III.2 Standardised European Single Procurement Document
The documentation required for a procurement procedure is reduced through a standardised European Single Procurement Document, based on self-declarations (bidder statements). Consequently, only the winning bidder is obliged to submit formal evidence of what it declared when submitting its bid (original documentation, certificates and attestations). Consequently, the minimum deadlines to submit tenders are shortened.
According to the Commission, this should reduce the administrative burden on companies by over 80%.
III.3 Access for small and medium sized enterprises (SMEs) to be facilitated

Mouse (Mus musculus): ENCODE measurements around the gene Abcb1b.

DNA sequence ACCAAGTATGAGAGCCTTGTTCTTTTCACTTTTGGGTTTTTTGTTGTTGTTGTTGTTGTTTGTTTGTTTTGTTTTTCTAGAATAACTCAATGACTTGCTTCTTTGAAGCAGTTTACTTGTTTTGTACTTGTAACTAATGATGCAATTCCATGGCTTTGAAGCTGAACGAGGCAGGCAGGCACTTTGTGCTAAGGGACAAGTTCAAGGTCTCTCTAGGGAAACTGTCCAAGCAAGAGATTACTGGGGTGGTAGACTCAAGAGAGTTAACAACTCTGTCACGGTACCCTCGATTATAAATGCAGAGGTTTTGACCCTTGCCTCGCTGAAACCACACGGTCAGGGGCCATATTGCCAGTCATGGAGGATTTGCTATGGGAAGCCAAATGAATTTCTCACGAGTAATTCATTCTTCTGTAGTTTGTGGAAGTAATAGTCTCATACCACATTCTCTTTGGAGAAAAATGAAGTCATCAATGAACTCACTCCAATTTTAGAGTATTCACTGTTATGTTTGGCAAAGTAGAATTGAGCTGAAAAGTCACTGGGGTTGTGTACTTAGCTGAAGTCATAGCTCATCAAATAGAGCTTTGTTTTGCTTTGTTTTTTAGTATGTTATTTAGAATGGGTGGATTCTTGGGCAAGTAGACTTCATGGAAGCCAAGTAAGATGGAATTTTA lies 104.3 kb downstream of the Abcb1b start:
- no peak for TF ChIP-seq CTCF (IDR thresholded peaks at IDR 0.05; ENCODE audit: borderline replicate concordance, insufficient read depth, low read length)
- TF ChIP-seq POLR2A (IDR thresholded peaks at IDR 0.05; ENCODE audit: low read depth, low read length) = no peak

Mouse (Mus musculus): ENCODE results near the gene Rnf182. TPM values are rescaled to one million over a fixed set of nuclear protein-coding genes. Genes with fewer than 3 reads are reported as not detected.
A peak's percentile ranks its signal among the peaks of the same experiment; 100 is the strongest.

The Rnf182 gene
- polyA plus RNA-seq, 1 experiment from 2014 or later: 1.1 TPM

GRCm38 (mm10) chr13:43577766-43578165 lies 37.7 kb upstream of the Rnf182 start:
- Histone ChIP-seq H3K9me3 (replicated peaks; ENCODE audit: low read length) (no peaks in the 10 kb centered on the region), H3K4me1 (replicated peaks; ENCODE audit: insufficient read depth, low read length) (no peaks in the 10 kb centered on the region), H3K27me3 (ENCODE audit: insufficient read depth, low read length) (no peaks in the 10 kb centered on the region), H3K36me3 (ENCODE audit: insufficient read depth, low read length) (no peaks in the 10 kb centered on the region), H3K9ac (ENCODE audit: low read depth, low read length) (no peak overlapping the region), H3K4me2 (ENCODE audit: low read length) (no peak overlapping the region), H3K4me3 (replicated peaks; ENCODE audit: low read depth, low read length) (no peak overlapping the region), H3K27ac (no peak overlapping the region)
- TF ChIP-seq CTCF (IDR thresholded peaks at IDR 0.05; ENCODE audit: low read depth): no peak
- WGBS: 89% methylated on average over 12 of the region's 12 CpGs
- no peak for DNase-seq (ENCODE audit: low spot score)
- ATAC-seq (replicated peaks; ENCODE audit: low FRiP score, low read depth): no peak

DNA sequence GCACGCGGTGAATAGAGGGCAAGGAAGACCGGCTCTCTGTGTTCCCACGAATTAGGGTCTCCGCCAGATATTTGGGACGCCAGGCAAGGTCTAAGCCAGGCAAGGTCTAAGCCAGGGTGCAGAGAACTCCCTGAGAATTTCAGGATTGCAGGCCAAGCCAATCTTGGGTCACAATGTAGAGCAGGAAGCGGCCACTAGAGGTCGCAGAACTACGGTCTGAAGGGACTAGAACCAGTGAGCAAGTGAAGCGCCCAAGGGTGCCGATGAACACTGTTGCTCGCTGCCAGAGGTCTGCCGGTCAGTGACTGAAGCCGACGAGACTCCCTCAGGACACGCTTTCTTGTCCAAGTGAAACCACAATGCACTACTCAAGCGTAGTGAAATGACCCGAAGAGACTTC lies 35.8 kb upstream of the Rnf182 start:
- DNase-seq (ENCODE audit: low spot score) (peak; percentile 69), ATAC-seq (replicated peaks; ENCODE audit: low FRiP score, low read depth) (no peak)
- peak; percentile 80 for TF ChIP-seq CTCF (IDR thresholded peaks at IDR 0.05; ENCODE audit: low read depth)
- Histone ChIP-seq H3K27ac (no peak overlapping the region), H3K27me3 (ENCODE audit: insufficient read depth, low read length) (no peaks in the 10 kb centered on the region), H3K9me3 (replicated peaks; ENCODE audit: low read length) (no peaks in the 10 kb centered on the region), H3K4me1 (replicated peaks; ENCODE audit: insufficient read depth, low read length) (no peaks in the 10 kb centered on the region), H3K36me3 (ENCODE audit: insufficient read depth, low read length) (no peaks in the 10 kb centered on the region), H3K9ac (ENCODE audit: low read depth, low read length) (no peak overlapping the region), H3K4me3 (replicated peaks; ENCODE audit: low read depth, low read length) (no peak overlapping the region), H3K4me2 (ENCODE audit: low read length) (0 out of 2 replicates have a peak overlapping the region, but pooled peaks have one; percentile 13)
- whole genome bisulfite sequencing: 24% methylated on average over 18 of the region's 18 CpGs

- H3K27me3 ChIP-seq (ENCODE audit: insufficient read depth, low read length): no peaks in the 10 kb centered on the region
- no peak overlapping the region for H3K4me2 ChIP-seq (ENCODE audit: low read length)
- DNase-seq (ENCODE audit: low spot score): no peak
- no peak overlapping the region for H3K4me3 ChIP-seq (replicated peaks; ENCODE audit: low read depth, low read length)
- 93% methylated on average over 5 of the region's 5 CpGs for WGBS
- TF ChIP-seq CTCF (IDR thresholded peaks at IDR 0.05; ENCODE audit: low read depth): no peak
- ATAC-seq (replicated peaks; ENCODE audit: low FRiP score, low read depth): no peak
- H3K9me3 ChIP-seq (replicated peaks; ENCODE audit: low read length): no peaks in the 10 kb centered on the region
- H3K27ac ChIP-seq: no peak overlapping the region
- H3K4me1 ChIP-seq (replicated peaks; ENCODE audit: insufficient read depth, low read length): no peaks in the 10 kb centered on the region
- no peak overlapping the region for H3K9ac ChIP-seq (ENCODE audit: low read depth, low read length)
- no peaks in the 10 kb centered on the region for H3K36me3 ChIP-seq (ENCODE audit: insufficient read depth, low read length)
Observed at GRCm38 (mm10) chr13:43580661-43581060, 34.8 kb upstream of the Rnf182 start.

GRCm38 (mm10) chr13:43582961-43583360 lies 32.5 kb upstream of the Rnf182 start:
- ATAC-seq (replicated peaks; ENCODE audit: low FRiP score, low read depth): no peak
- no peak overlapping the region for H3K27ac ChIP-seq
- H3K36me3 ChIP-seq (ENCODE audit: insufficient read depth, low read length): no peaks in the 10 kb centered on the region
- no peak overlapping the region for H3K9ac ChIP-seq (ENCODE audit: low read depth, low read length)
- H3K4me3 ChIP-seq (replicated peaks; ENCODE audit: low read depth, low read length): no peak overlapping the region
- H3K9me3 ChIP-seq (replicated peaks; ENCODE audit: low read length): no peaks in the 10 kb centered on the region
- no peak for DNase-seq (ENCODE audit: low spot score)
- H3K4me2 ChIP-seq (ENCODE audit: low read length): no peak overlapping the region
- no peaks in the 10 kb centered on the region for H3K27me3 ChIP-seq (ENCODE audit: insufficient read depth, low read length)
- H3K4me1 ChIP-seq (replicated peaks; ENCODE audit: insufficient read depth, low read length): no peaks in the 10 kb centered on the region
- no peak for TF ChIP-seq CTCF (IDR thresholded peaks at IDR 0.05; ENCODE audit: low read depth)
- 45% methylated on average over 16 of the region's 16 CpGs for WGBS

In order to facilitate the participation of SMEs, the new rules encourage the division of contracts into lots. Therefore, contracting authorities are encouraged to divide large contracts into lots through the ‘apply or explain’ principle. Accordingly, where the procurement could have been so divided but has not been, the contracting authority will have to explain in the advertisement the main reasons for choosing otherwise.
Concerning the proof of financial capacity of bidders, the turnover requirement will be limited to a maximum of twice the estimated value of the contract. Again, if a wider amount is required, the contracting authority shall explain the reasons for this.
III.4 The “MEAT” criterion as a reference for awarding
The new Directives focus on achieving the objectives of the Europe 2020 Strategy for sustainable growth and environmental, social and innovation procurement. Consequently, contracting authorities can now determine the most economically advantageous tender and the lowest cost using a life-cycle costing approach.